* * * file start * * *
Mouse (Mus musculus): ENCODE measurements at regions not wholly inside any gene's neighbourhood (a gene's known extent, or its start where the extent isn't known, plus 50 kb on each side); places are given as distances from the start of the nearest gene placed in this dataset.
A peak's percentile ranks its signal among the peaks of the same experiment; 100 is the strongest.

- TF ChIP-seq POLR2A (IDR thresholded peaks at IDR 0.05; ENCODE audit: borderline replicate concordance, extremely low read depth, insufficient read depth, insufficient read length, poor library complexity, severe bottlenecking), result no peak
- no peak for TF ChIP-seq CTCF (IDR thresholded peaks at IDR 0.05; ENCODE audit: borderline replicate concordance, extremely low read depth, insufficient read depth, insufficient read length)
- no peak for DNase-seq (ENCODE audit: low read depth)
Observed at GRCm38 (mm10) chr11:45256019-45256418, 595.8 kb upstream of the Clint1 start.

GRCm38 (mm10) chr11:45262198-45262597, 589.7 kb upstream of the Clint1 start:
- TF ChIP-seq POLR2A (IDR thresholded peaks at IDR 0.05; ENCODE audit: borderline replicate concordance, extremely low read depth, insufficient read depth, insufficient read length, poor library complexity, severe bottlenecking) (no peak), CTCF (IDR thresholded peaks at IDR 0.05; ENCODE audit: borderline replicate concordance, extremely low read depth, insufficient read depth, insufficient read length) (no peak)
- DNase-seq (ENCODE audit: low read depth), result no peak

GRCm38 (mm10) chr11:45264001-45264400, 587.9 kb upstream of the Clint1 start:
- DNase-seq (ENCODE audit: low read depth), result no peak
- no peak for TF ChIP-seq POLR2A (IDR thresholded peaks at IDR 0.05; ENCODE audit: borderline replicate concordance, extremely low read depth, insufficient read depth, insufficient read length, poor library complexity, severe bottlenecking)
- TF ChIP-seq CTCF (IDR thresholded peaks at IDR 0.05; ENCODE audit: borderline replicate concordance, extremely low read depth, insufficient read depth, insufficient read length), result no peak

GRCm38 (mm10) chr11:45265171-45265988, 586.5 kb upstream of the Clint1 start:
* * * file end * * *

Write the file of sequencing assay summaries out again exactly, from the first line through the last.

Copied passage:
Mouse (Mus musculus): ENCODE measurements at regions not wholly inside any gene's neighbourhood (a gene's known extent, or its start where the extent isn't known, plus 50 kb on each side); places are given as distances from the start of the nearest gene placed in this dataset.
A peak's percentile ranks its signal among the peaks of the same experiment; 100 is the strongest.

- TF ChIP-seq POLR2A (IDR thresholded peaks at IDR 0.05; ENCODE audit: borderline replicate concordance, extremely low read depth, insufficient read depth, insufficient read length, poor library complexity, severe bottlenecking), result no peak
- no peak for TF ChIP-seq CTCF (IDR thresholded peaks at IDR 0.05; ENCODE audit: borderline replicate concordance, extremely low read depth, insufficient read depth, insufficient read length)
- no peak for DNase-seq (ENCODE audit: low read depth)
Observed at GRCm38 (mm10) chr11:45256019-45256418, 595.8 kb upstream of the Clint1 start.

GRCm38 (mm10) chr11:45262198-45262597, 589.7 kb upstream of the Clint1 start:
- TF ChIP-seq POLR2A (IDR thresholded peaks at IDR 0.05; ENCODE audit: borderline replicate concordance, extremely low read depth, insufficient read depth, insufficient read length, poor library complexity, severe bottlenecking) (no peak), CTCF (IDR thresholded peaks at IDR 0.05; ENCODE audit: borderline replicate concordance, extremely low read depth, insufficient read depth, insufficient read length) (no peak)
- DNase-seq (ENCODE audit: low read depth), result no peak

GRCm38 (mm10) chr11:45264001-45264400, 587.9 kb upstream of the Clint1 start:
- DNase-seq (ENCODE audit: low read depth), result no peak
- no peak for TF ChIP-seq POLR2A (IDR thresholded peaks at IDR 0.05; ENCODE audit: borderline replicate concordance, extremely low read depth, insufficient read depth, insufficient read length, poor library complexity, severe bottlenecking)
- TF ChIP-seq CTCF (IDR thresholded peaks at IDR 0.05; ENCODE audit: borderline replicate concordance, extremely low read depth, insufficient read depth, insufficient read length), result no peak

GRCm38 (mm10) chr11:45265171-45265988, 586.5 kb upstream of the Clint1 start: